But the LORD said to Moses and Aaron, ‘Because you did not trust in me enough to honour me as holy in the sight of the Israelites, you will not bring this community into the land I give them.’
Numbers 20:12 (NIV)
Read: Numbers 20:1-13
Consider: The book of Numbers recounts God’s dealings with the people of Israel after their exodus from Egypt, their wanderings in the desert and final entry into the land of Canaan. Today’s reading from Numbers 20 recounts an episode when the Israelites arrived at Kadesh and were, for the second time, facing entry into the promised land. In Numbers 13 we read of the first time they arrived at Kadesh and because of the adverse report from the majority of the spies sent into Canaan, the people rebelled against God and were refused entry to the land. Reading the narrative it is difficult to appreciate that approximately forty years pass between the Israelites’ first and second arrival at Kadesh (see Numbers 14:25, 33).
Numbers 20:2 tells us that at Kadesh there was no water for the Israelites. With a large number of people and animals this was a significant problem. As usual the Israelites failed to turn to God for assistance, but instead opposed Moses and Aaron and quarrelled with them (20:2-5). Bringing the problem to God, Moses was told: ‘Take the staff, and you and your brother Aaron gather the assembly together. Speak to that rock before their eyes and it will pour out its water. You will bring water out of the rock for the community so that they and their livestock can drink’ (Numbers 20:8).
It is at this point that things go wrong for Moses. Moses had been instructed by God on other occasions to use his staff to bring about a miracle. Firstly, when striking the Nile (Exodus 7:17) and secondly, when striking the rock at Rephidim to bring out water (Exodus 17:1-7). On this occasion Moses was instructed to speak to the rock. You may be asking the question: What does it matter how the water was released? In this instance Moses took the focus off God in performing the miracle and put it onto himself and Aaron. Reading Numbers 20:9-12 gives us a sense of Moses’ anger and frustration with the Israelites. The problem is that in his anger he says to the people: ‘Listen, you rebels, must we bring you water out of this rock?’ (20:10). The consequence of Moses’ disobedience is that God excludes him from entering the promised land.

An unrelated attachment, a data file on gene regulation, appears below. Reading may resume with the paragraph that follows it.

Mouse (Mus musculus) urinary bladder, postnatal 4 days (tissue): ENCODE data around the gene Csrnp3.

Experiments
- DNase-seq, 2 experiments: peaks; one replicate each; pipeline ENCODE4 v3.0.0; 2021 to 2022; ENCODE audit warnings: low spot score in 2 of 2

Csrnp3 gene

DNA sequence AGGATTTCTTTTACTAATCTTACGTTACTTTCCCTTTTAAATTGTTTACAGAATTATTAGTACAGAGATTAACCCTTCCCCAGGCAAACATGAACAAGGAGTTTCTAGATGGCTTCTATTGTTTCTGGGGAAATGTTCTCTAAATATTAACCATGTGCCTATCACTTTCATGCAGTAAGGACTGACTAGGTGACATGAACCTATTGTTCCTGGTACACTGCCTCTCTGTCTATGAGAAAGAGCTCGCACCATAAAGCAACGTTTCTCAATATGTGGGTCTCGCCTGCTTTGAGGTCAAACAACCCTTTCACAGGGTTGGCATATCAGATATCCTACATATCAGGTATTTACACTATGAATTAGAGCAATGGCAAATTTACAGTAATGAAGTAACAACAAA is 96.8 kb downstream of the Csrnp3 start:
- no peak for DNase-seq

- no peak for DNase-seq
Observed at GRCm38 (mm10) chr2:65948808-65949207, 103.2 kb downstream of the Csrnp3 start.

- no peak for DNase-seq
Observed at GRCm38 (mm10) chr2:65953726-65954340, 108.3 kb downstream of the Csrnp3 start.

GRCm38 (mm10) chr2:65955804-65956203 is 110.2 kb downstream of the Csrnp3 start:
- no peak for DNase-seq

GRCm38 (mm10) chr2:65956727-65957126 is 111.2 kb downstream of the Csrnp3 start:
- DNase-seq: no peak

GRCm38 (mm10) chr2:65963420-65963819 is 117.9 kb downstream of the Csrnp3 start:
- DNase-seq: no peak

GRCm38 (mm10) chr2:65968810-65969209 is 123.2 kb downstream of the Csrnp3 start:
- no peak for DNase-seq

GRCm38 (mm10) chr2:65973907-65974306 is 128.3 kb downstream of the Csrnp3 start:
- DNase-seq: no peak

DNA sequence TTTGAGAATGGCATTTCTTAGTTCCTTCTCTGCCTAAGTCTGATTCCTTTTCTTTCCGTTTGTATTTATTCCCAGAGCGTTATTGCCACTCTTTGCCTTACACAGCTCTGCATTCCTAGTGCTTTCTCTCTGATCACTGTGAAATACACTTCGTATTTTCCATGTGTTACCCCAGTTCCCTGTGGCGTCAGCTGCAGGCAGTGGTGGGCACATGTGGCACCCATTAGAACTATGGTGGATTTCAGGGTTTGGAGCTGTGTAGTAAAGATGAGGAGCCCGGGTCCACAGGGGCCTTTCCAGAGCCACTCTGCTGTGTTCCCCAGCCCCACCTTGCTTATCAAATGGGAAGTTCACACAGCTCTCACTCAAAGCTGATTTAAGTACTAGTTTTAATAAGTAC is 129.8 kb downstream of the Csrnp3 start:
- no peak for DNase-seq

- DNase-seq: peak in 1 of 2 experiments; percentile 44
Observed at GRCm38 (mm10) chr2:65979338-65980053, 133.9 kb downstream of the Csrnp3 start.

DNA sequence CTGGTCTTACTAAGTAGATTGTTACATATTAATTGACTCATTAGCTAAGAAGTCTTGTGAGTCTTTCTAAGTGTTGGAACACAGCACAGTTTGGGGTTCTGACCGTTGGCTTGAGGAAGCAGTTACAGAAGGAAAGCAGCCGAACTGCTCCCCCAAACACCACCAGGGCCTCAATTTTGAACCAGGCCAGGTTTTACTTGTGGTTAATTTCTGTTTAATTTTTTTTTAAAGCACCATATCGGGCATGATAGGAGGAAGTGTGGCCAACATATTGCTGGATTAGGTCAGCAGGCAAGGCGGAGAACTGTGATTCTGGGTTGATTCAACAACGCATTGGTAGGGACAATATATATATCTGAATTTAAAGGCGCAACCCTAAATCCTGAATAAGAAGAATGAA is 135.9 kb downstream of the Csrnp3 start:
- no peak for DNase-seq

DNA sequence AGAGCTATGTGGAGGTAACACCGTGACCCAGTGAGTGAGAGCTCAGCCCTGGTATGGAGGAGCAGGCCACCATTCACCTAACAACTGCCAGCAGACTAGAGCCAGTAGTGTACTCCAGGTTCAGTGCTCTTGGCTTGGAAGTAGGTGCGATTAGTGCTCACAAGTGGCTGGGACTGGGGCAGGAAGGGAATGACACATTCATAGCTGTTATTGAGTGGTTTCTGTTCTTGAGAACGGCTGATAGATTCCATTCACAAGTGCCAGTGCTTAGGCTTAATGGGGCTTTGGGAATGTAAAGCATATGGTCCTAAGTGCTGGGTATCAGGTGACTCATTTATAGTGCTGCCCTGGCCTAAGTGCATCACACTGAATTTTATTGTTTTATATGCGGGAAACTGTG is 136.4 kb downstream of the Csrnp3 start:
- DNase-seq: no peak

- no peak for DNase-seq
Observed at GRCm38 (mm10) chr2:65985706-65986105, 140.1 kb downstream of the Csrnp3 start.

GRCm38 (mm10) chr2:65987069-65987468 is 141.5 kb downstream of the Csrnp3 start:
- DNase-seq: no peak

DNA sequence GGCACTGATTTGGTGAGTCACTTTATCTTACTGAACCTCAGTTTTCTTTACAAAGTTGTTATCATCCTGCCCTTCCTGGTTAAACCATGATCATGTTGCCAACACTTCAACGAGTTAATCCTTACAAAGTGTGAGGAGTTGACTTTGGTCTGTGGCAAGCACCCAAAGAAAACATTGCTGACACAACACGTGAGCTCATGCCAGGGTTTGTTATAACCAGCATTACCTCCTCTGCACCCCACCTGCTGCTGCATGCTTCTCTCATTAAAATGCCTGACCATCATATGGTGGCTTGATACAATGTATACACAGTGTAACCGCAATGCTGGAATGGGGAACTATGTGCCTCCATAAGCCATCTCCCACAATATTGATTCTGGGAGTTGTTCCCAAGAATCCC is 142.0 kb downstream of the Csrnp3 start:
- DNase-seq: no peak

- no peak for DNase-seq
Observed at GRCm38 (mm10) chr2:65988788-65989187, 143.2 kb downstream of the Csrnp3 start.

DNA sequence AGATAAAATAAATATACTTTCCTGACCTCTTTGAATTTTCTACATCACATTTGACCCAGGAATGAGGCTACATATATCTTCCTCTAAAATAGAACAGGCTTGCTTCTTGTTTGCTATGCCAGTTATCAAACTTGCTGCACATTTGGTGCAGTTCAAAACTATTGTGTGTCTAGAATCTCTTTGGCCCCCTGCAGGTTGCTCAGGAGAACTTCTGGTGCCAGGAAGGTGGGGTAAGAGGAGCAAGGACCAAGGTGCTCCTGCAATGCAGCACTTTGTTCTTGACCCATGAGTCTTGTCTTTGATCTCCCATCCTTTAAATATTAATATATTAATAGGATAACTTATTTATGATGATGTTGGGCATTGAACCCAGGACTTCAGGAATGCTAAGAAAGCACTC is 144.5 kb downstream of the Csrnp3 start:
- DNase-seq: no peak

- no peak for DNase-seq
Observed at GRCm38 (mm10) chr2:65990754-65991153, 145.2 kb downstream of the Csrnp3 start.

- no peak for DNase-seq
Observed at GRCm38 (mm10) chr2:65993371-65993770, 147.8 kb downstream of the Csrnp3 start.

What are we to take from this passage? There is the obvious implication of not grumbling against God when things get tough, but taking the time to seek his assistance and intervention. This is particularly true at this time of the COVID-19 pandemic. Society seems intent on blaming government and officials for what they see as failures to act quickly enough, but yet they themselves fail to seek God’s help in the matter. As Christians we should not be afraid to publicly declare that we are seeking God’s help in this crisis. The second implication is for each of us to recognise that everything we achieve is only possible because God is the source of our abilities.
When reading these accounts of God’s dealings with the Israelites do not dismiss them as history and of little relevance to us today. Keep in mind Paul’s words to the Corinthians: Now these things occurred as examples to keep us from setting our hearts on evil things as they did.
These things happened to them as examples and were written down as warnings for us, on whom the culmination of the ages has come (1 Corinthians 10:6, 11).
Pray: Father, may we learn from history and not constantly repeat our mistakes. We ask for your intervention in the current health crisis, that you would bring relief to the world. Give the medical staff and scientists wisdom in dealing with the virus, but help us to acknowledge that you are the true source of all wisdom. Amen